The PanCareLIFE project, which aims to improve the quality of life for children and young patients cured of cancer throughout their lives, continues with the follow-up project entitled PanCareFollowUp that is supported by the European Union’s Horizon 2020 programme. The International Clinical Research Centre at St. Anne’s University Hospital in Brno (FNUSA-ICRC) became a member of this project’s research consortium, and the first research meeting was held in Brno.
Nowadays, modern medicine is able to cure more than eighty percent of paediatric cancer patients, which is a leap compared to recent history. From the commonly used milestone of the so-called five-year survival – i.e. a patient was considered cured or in long-term remission after five years without recurrence of the disease – the point of view more often turns to long-term survival and its quality. Most cured patients are disadvantaged throughout their lifetime due to late effects caused by chemotherapy, radiotherapy or the disease itself, including fertility problems, metabolic or hormonal problems, heart problems and others. They have also been found to be generally more frail, i.e. their health after the age forty corresponds to that of the “healthy” population at 60.
In 2016, a tertiary-prevention outpatient department was therefore established within the Department of Oncological Surgery (OCHO) at FNUSA-ICRC for the long-term follow-up monitoring of late effects, which is intended for former patients of the Paediatric Oncology Department of the University Hospital Brno after attaining eighteen years of age. “OCHO provides highly specialised preventive and curative care to patients who have been treated for cancer in their childhood,” explains MUDr. Tomáš Kepák, a clinical oncologist on the Paediatric Oncology Translational Research team at FNUSA-ICRC. “Also, it is a specialised research institution that carries out and will carry out research on these patients’ health and quality of life.” For example, close collaboration with the Cellular and Molecular Immunoregulation research team is already underway (within the ENOCH project), focusing on research into premature ageing of cells.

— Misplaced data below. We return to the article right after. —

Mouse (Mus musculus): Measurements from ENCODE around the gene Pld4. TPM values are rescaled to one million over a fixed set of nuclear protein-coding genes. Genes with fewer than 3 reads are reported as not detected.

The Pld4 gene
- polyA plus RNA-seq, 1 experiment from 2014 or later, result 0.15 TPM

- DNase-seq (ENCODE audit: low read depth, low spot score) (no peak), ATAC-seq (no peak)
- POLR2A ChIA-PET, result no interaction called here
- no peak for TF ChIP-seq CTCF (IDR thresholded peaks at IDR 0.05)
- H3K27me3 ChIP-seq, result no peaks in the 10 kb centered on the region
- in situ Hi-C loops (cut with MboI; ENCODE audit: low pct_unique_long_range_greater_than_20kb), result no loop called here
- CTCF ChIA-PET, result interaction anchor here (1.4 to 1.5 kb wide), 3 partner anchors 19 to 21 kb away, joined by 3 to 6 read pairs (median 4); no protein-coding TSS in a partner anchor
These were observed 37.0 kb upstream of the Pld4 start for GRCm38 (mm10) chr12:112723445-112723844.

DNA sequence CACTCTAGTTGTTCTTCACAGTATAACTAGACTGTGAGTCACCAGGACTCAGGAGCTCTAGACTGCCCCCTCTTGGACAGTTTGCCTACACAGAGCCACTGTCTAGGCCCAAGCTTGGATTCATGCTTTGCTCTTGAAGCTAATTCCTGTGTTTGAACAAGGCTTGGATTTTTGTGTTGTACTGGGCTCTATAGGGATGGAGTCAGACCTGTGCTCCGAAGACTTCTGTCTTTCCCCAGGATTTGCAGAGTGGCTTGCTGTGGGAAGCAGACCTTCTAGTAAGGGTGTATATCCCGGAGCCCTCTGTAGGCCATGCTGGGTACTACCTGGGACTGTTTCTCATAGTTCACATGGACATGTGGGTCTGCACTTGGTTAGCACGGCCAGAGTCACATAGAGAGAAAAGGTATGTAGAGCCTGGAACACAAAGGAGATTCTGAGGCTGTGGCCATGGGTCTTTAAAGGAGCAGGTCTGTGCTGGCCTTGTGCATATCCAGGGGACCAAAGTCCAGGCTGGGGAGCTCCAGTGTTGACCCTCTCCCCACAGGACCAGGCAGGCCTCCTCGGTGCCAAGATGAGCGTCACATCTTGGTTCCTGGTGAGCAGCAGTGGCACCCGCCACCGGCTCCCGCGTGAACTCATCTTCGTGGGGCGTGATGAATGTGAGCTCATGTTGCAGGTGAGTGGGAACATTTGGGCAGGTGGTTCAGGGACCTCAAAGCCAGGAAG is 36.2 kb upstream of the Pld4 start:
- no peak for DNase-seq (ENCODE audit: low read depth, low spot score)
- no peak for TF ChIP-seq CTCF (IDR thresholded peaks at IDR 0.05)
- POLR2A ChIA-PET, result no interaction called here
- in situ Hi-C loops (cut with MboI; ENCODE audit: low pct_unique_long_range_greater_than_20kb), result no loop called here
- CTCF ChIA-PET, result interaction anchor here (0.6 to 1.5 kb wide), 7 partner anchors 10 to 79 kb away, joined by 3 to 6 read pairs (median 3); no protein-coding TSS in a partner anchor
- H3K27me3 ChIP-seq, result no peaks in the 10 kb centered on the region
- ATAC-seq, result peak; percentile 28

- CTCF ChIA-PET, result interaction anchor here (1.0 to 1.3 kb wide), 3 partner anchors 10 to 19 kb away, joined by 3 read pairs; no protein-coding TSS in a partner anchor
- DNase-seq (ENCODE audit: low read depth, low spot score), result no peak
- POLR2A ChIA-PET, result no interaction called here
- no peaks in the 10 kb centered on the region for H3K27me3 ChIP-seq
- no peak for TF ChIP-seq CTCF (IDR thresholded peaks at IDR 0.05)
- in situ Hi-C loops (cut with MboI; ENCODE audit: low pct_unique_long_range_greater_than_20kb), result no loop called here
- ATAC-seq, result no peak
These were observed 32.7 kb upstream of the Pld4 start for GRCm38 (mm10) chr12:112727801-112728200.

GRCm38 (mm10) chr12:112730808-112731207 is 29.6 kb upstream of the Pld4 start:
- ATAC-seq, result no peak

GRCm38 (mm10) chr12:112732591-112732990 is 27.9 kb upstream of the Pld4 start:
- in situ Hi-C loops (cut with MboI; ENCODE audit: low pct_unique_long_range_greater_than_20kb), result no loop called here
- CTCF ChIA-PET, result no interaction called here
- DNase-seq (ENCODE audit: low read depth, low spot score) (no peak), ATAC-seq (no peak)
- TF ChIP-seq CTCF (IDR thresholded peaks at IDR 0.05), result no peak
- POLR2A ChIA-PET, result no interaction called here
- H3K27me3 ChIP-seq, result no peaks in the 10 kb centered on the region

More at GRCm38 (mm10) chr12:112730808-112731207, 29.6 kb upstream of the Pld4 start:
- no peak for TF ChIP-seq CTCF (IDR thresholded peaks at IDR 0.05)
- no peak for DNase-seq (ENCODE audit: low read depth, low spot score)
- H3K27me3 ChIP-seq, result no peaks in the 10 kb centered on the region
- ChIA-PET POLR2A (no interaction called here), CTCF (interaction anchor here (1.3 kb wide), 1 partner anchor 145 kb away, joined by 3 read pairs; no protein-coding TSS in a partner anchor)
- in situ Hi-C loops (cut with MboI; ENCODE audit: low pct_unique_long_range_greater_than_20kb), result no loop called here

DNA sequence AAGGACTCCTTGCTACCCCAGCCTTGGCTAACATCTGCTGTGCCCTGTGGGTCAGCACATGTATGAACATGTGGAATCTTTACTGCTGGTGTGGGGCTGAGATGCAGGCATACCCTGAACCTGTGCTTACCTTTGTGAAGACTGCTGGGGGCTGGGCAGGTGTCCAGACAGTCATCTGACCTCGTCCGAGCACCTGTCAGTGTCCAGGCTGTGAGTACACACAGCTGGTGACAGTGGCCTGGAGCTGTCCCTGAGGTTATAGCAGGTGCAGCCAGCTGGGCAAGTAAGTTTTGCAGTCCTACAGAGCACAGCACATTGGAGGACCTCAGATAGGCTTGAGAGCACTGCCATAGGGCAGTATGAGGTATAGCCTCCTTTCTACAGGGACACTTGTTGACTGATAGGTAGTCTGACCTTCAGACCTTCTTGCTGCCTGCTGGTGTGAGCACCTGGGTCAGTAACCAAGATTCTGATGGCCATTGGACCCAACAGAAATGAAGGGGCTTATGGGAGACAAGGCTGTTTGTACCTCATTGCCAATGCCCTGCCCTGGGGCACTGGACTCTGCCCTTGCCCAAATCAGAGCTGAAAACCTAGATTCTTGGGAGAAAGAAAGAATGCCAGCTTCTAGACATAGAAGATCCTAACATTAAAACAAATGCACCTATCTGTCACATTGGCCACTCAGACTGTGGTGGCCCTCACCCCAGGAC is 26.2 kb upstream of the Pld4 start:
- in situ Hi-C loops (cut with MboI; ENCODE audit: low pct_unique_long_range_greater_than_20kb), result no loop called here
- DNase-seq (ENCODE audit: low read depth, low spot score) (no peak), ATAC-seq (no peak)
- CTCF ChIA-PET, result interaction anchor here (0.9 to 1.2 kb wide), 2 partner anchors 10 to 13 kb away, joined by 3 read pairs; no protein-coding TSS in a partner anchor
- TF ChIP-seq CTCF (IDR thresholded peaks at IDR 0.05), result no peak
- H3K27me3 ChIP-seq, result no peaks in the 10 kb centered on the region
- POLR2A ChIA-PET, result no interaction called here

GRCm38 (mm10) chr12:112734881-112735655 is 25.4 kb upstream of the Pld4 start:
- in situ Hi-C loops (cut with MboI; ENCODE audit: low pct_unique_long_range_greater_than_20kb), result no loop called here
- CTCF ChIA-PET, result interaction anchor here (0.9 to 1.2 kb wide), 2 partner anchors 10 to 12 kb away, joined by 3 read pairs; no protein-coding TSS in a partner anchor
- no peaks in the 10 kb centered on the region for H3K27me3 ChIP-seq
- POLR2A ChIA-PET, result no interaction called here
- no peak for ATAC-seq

These activities have contributed significantly to making FNUSA-ICRC one of four clinics where the research part of the PanCareFollowUp project will take place. Apart from the Brno-based institution, which works on the projects with the University Hospital Brno’s Paediatric Oncology Department, the PanCareFollowUp project also includes clinics in Leuven, Belgium, Genoa, Italy, and Lund, Sweden – a total of twelve countries are involved, the main coordinator comes from the Netherlands. “The project’s first key objective will be to develop comprehensive guidelines, i.e. procedures to determine which preventive care exactly to choose for each individual patient,” says research coordinator Mgr. Kateřina Kepáková. “Based on these guidelines and a discussion with the patient on their needs, everyone should then have their own lifelong preventive screening plan that has been optimally set. The outcome should be high-quality prevention of individual health risks on the part of patients, their active involvement in caring for their health, and of course, financial savings for the health system. Through the introduction of this PanCareFollowUp care model, we will have direct access to the very best that is produced in the area of late effects in paediatric oncology.” The initial phase is currently underway; the most important thing, i.e. the completion of a set of guidelines and their testing and evaluation at four research clinics, will take place in 2020–2021.